Market Analysis

The Overlooked Lessons at Jackson Hole

What investors should and shouldn’t take away from Fed Chair Jerome Powell’s speech.

Fed Chair Jerome Powell virtually delivered his much-anticipated speech at the Kansas City Fed’s annual Jackson Hole central banker-fest Friday. As expected, he pretty overtly hinted the Fed is heading towards slowing quantitative easing (QE) bond purchases—i.e., “tapering”—this year. Loads of pundits see QE as crucial to stocks and the economy, and many have hyped this proclamation as a watershed moment. But, no shock to us, the news didn’t seem to faze markets one bit. In our view, this is further evidence pundits’ Fed focus is overdone. Central banks simply aren’t as powerful as many believe—worth remembering amid calls to give them even more responsibilities.

In past communications, the Fed has tied changes to monetary policy to the state of the economic recovery. Powell often referred to the need for “substantial further progress” before even considering any adjustments. His speech today implies that hazy distinction has been hit, with most coverage focusing on this particular section:

My view is that the ‘substantial further progress’ test has been met for inflation. There has also been clear progress toward maximum employment. At the FOMC's recent July meeting, I was of the view, as were most participants, that if the economy evolved broadly as anticipated, it could be appropriate to start reducing the pace of asset purchases this year.[i]

In Fedspeak—the purposefully vague and nebulous communication used by central bankers—this is about as clear a taper signal as you will get. The market reaction, though, amounted to a yawn. 10-year Treasury yields ticked down to 1.31% from 1.34% while US stocks rose 0.9% on the day, closing at a fresh record high.[ii]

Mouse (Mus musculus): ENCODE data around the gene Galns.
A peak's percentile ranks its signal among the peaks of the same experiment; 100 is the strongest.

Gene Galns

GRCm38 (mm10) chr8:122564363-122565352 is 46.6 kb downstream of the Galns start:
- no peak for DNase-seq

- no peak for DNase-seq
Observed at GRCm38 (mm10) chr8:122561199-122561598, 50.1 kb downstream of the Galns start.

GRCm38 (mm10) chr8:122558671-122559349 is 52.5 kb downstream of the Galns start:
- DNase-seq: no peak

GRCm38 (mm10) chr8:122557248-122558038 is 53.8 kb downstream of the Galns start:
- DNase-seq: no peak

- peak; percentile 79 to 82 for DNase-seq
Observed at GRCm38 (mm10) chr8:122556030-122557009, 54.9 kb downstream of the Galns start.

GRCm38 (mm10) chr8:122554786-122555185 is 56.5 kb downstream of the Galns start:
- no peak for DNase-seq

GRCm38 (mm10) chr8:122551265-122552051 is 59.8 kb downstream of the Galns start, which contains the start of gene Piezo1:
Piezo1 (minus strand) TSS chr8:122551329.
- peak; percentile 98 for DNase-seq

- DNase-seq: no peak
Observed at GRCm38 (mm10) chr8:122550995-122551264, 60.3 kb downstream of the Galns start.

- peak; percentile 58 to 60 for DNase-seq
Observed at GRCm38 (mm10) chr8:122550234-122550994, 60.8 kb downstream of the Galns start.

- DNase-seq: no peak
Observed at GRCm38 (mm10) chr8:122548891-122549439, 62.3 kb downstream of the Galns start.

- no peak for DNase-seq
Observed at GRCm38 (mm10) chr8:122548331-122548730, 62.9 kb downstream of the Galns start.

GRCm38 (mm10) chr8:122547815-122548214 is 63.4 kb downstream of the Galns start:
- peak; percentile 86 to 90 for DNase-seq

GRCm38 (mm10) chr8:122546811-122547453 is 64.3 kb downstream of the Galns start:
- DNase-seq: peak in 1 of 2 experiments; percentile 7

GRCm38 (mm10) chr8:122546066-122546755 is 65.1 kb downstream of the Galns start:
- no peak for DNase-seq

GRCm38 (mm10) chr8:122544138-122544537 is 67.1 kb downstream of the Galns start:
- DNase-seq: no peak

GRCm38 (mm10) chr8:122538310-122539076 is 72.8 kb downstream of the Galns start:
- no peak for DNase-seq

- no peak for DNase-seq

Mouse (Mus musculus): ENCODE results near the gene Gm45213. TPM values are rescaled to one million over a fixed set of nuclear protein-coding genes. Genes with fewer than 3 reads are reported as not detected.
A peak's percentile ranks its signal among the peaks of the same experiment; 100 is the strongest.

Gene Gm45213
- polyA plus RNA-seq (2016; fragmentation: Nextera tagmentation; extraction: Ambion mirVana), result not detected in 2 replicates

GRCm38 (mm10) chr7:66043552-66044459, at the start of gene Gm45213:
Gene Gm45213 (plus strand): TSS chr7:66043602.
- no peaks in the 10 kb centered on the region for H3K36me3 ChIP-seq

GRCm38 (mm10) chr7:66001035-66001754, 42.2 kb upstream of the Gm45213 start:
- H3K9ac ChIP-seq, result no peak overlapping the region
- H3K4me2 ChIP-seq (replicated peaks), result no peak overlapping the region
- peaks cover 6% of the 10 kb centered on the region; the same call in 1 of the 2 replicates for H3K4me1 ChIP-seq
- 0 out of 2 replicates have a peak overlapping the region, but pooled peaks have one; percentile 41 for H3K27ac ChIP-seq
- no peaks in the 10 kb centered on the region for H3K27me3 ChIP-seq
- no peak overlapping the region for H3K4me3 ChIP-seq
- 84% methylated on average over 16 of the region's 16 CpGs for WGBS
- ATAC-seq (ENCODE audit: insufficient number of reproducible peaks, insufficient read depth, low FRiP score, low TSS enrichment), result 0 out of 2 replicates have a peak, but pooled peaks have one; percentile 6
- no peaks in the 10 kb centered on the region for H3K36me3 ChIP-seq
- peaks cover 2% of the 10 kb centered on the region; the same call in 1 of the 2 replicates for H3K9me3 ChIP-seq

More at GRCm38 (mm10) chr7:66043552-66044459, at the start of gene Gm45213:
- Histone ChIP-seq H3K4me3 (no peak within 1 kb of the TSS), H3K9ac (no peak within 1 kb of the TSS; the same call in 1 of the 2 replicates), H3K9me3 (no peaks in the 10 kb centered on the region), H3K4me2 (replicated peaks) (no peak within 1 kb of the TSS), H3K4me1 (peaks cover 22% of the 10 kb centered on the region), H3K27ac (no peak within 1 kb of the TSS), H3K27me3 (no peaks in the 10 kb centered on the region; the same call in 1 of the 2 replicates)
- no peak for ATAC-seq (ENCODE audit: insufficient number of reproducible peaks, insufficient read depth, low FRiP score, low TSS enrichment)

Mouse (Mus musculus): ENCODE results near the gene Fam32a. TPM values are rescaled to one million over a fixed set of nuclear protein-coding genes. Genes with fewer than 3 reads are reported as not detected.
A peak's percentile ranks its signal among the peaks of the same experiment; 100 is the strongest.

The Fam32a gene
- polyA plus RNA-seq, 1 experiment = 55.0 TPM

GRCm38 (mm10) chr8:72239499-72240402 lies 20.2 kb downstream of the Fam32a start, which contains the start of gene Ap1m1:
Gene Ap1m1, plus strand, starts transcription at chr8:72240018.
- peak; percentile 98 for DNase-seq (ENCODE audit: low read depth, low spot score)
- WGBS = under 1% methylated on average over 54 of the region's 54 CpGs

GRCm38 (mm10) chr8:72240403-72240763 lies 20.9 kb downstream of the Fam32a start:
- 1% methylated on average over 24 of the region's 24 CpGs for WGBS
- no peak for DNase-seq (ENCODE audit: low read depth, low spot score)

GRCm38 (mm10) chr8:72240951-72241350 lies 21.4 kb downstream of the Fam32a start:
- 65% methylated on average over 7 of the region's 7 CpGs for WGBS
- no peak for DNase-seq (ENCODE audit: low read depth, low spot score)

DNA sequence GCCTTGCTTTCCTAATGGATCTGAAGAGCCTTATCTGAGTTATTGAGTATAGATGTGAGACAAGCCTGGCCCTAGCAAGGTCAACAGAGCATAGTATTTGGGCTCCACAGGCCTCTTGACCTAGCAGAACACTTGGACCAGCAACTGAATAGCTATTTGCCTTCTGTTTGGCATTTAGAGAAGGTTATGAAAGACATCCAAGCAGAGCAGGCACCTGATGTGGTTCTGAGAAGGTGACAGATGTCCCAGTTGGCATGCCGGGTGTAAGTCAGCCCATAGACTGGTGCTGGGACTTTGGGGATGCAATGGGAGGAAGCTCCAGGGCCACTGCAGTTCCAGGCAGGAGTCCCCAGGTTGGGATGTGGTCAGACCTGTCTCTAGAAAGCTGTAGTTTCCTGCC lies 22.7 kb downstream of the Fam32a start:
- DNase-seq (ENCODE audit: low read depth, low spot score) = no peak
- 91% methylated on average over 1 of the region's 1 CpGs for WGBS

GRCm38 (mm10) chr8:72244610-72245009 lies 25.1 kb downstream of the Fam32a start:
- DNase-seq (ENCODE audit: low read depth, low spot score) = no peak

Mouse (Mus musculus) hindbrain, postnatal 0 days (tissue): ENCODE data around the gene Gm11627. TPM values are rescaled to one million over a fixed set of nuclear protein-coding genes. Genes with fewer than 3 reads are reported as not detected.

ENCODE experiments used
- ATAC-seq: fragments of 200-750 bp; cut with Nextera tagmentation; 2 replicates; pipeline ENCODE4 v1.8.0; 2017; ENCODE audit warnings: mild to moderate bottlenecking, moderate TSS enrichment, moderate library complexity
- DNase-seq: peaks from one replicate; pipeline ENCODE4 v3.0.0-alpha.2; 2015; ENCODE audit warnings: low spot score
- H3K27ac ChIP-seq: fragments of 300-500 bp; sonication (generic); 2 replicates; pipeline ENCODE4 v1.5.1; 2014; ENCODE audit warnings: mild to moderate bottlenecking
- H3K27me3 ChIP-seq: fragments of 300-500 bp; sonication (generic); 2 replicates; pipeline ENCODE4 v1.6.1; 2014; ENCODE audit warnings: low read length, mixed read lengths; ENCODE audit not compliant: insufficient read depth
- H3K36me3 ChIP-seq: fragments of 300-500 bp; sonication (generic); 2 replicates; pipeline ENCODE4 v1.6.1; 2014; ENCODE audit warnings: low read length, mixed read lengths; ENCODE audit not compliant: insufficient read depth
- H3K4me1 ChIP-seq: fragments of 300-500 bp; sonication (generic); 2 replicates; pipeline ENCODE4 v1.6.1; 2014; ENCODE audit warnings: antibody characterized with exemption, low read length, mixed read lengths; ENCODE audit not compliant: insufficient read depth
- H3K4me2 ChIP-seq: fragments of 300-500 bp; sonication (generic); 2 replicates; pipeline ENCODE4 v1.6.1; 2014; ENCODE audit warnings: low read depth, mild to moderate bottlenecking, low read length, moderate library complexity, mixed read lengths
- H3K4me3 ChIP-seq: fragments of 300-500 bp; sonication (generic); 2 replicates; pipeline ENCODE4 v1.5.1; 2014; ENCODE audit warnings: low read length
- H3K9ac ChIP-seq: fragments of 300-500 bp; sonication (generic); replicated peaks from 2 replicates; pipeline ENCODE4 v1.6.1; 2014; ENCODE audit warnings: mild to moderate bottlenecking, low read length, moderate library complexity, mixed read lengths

Most fixation on Powell’s Jackson Hole speech stems from the bizarre notion stocks’ rise since last March was due largely to Fed action—particularly QE. In our view, this is vastly overstated. Some of the Fed’s actions may have helped calm investors last March, but other “emergency” moves may have stoked panic, too. As for QE, it just isn’t the economic boost many presume. As we have argued often, QE is an economic sedative, not stimulant. Banks borrow short term to lend long. The Fed’s buying long-term debt lowers long-term interest rates, and with short-term rates already near zero, the result is a smaller gap. That makes lending less profitable, discouraging banks from taking on the risk of making loans.

In our view, markets’ non-reaction really shouldn’t shock. Even if you disagree with our QE views, pundits parse every Fed official’s words routinely. We believe efficient markets have heard taper chatter since the year’s start—noise that has only increased lately. Those taper discussions sapped surprise power by the time Powell delivered his address today—forward-looking markets already reflect the information.

In our view, the obsession with central banks has lately spun even more out of control—in ways that risk politicizing monetary policy. For example, some pundits think central bankers should account for climate change in crafting monetary policy. Fed Governor Lael Brainard addressed the topic in a March speech, positing climate change could increase financial system vulnerabilities—necessitating Fed investment in research and tools to address the potential risks. After its recent strategy review, the European Central Bank (ECB) paid lip service to fighting climate change.